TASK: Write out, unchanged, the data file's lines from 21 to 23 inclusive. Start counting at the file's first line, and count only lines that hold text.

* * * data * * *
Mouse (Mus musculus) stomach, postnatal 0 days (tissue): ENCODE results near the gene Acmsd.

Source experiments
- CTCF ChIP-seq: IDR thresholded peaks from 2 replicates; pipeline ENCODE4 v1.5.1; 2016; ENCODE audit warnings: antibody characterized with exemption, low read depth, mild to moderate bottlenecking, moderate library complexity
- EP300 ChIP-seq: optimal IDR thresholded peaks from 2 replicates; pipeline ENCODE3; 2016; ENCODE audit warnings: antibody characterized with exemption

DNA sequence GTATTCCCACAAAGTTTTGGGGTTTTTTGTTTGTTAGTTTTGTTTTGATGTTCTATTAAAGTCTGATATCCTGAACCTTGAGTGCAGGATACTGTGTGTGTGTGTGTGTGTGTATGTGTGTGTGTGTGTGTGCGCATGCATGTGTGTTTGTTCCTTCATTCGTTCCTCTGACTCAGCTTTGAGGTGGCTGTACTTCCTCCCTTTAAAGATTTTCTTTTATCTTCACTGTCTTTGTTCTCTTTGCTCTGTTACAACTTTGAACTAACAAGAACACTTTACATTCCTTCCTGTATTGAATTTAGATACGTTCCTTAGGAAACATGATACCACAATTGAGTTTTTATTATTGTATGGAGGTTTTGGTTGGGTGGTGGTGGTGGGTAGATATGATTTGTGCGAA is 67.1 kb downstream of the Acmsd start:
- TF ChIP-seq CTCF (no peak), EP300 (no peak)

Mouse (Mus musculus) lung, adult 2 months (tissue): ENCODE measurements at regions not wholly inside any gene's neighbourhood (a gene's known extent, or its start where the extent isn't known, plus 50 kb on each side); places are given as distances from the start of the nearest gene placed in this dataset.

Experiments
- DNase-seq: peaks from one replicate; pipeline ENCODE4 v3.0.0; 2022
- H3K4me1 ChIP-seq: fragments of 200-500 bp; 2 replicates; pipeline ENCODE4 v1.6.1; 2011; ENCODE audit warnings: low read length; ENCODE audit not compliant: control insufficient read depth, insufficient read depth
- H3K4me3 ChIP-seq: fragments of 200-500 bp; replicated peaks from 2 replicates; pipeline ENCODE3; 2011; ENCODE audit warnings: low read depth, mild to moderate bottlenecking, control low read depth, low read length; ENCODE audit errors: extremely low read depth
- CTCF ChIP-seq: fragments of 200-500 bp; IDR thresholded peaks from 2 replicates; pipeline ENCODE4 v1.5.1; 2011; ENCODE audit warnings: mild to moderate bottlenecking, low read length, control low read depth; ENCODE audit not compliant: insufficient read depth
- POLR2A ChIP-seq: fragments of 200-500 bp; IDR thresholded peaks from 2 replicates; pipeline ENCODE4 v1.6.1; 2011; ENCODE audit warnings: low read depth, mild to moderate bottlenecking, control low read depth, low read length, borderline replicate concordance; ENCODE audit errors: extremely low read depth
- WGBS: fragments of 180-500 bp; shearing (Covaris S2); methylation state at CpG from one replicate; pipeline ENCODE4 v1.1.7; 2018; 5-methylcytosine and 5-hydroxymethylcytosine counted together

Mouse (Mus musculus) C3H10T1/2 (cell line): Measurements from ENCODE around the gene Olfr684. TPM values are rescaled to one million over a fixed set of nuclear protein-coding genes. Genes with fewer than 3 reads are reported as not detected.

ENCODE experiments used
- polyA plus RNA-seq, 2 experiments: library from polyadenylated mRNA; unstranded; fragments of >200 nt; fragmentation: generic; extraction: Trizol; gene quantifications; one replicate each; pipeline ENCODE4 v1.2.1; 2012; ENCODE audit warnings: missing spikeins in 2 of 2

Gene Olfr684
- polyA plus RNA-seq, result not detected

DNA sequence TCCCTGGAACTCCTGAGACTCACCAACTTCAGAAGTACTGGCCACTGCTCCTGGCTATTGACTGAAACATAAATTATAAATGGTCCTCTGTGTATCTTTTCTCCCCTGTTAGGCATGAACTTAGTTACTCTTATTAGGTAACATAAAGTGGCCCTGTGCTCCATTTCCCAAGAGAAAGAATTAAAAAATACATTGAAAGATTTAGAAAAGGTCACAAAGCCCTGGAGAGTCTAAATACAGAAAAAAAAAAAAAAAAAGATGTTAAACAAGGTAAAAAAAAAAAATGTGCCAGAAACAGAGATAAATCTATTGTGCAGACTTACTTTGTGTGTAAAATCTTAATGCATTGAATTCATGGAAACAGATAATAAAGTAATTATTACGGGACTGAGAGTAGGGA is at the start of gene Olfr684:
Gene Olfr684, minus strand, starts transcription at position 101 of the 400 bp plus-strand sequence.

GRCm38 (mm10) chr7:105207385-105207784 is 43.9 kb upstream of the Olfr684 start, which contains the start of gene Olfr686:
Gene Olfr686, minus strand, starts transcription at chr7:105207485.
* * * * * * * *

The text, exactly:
Gene Olfr684, minus strand, starts transcription at position 101 of the 400 bp plus-strand sequence.

GRCm38 (mm10) chr7:105207385-105207784 is 43.9 kb upstream of the Olfr684 start, which contains the start of gene Olfr686:
Gene Olfr686, minus strand, starts transcription at chr7:105207485.